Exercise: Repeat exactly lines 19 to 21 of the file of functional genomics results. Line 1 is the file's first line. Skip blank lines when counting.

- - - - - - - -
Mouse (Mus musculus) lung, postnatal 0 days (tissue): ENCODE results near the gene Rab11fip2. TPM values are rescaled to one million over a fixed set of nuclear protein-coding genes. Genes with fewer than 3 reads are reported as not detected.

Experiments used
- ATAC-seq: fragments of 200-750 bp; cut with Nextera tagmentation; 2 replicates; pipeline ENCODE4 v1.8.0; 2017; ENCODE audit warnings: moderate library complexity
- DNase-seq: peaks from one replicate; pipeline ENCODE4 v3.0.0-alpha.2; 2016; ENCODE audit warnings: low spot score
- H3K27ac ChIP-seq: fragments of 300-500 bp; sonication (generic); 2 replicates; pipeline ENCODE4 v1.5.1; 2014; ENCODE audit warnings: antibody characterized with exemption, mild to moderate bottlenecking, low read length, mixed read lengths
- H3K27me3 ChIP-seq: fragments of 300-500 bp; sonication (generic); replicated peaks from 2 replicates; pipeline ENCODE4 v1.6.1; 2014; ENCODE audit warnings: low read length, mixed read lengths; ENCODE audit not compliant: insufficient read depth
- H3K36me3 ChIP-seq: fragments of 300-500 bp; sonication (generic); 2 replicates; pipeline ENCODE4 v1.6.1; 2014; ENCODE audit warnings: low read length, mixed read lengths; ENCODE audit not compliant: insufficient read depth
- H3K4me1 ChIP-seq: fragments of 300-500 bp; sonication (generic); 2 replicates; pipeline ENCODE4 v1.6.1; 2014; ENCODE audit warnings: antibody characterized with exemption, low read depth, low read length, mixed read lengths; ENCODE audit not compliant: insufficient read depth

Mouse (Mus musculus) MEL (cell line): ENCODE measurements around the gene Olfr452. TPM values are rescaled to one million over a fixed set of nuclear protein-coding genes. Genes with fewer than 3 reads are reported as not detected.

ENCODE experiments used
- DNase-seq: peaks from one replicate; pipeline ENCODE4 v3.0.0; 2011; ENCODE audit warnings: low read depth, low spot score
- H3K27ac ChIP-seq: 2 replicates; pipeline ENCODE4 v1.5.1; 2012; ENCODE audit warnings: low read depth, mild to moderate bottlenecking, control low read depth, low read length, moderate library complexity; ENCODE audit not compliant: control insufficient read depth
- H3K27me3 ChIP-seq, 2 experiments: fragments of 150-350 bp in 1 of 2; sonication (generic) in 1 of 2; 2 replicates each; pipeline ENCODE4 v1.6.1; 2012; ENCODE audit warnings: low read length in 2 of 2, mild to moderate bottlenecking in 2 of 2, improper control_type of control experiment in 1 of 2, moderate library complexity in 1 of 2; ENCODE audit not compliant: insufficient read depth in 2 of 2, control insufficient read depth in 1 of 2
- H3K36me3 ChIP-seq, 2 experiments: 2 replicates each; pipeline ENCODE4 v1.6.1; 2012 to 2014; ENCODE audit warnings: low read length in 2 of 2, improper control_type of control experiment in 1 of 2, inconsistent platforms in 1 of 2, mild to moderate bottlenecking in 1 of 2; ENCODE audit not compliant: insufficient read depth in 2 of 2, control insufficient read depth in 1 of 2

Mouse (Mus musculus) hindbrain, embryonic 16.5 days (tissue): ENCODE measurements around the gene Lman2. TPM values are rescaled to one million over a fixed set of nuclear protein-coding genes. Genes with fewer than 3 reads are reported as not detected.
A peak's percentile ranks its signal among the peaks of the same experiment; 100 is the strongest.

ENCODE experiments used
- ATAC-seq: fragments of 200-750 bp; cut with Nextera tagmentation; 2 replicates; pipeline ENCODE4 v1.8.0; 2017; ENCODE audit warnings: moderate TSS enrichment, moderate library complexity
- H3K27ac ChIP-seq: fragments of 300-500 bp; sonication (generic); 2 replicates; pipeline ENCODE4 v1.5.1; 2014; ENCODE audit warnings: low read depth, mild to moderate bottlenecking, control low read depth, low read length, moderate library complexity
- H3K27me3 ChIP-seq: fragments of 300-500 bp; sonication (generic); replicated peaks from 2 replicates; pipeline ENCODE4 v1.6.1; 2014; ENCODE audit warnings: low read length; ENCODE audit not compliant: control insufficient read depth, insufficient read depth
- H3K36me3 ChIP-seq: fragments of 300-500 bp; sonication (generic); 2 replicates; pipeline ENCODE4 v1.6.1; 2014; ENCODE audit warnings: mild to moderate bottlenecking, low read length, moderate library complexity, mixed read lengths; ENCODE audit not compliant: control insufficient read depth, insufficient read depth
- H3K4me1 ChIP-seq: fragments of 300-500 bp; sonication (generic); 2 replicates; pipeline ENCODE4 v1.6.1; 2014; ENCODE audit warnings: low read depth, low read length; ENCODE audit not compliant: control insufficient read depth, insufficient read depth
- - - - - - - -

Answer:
- H3K27ac ChIP-seq: fragments of 300-500 bp; sonication (generic); 2 replicates; pipeline ENCODE4 v1.5.1; 2014; ENCODE audit warnings: low read depth, mild to moderate bottlenecking, control low read depth, low read length, moderate library complexity
- H3K27me3 ChIP-seq: fragments of 300-500 bp; sonication (generic); replicated peaks from 2 replicates; pipeline ENCODE4 v1.6.1; 2014; ENCODE audit warnings: low read length; ENCODE audit not compliant: control insufficient read depth, insufficient read depth
- H3K36me3 ChIP-seq: fragments of 300-500 bp; sonication (generic); 2 replicates; pipeline ENCODE4 v1.6.1; 2014; ENCODE audit warnings: mild to moderate bottlenecking, low read length, moderate library complexity, mixed read lengths; ENCODE audit not compliant: control insufficient read depth, insufficient read depth